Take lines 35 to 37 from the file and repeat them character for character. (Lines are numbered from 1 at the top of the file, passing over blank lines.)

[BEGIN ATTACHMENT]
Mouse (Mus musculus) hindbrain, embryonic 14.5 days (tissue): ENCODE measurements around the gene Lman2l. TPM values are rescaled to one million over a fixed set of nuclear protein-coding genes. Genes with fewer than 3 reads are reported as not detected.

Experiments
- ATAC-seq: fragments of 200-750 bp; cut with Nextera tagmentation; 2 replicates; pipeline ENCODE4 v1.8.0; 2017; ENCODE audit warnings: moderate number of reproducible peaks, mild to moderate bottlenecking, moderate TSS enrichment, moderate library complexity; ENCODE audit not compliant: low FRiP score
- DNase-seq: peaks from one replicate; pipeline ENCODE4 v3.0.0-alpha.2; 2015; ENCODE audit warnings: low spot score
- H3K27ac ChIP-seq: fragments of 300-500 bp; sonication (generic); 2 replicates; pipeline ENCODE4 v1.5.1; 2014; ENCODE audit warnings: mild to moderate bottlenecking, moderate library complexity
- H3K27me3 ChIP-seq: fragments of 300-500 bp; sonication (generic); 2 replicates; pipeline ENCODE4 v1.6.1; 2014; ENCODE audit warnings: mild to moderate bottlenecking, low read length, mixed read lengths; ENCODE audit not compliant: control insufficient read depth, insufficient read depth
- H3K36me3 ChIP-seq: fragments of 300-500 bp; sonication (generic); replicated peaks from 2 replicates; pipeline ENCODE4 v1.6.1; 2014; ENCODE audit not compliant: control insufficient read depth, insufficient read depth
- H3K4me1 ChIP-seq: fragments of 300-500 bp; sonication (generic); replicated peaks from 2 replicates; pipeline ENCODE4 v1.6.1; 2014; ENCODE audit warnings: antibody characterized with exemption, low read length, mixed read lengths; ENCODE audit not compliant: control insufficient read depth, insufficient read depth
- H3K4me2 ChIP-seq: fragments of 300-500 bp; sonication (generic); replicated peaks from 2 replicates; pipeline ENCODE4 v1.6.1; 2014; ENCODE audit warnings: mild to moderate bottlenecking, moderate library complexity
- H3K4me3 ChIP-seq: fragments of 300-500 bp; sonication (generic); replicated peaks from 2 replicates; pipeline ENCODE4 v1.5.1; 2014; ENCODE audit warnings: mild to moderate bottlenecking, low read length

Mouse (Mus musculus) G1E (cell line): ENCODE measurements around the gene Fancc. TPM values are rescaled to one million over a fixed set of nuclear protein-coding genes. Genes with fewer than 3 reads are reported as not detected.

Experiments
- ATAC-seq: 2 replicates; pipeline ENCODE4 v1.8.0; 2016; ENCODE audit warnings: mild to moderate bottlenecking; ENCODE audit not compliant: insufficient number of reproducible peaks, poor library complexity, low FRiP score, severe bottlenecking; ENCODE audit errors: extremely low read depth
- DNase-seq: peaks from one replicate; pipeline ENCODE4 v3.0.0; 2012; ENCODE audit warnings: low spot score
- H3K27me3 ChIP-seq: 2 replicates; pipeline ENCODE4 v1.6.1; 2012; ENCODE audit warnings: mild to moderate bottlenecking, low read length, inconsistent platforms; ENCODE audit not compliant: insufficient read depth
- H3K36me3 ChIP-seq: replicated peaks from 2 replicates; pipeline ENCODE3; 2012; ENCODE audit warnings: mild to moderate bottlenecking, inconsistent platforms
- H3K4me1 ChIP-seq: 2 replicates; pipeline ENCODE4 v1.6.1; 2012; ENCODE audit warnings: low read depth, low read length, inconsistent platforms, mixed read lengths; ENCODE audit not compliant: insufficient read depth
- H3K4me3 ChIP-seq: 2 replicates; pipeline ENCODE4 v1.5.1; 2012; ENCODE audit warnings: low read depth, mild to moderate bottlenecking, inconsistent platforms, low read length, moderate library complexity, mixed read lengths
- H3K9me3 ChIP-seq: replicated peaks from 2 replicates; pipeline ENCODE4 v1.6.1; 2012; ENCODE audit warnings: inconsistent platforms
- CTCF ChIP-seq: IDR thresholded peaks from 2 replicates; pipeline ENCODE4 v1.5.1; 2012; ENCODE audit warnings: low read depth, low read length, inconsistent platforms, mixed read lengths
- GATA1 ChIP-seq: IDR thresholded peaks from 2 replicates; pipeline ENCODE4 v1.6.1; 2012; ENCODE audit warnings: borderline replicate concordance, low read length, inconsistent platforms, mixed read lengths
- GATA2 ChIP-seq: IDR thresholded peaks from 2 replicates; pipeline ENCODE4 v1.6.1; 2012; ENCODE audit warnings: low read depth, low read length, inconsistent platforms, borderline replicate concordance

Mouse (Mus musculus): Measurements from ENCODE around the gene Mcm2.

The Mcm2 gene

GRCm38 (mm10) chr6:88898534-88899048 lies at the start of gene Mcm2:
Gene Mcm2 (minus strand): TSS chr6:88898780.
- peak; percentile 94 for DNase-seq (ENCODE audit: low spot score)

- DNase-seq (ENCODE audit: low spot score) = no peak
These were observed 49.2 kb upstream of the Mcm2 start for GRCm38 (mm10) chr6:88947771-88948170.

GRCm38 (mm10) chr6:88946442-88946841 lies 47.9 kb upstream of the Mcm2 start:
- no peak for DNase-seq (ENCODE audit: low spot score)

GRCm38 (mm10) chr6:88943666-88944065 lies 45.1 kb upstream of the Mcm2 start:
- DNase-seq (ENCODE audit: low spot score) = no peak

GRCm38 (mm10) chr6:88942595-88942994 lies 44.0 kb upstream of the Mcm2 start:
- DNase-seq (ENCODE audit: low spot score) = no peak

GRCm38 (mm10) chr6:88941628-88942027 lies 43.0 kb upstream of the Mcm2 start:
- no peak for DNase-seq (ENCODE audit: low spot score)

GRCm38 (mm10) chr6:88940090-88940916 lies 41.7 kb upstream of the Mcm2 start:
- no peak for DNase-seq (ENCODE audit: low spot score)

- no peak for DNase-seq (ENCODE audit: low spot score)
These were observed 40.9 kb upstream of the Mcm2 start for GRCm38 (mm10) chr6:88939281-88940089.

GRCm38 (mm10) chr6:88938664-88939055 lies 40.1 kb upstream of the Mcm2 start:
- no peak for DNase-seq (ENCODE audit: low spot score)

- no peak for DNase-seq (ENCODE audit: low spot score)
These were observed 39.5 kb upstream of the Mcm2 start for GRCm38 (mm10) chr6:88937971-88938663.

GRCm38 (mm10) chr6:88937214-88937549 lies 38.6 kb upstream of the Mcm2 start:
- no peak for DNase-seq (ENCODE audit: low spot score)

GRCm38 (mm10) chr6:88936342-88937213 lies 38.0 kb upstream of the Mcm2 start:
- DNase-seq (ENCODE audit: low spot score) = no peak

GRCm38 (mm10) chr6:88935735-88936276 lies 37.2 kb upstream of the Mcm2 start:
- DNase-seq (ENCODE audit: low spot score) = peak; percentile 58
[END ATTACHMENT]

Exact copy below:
- DNase-seq (ENCODE audit: low spot score) = no peak

GRCm38 (mm10) chr6:88941628-88942027 lies 43.0 kb upstream of the Mcm2 start:
- no peak for DNase-seq (ENCODE audit: low spot score)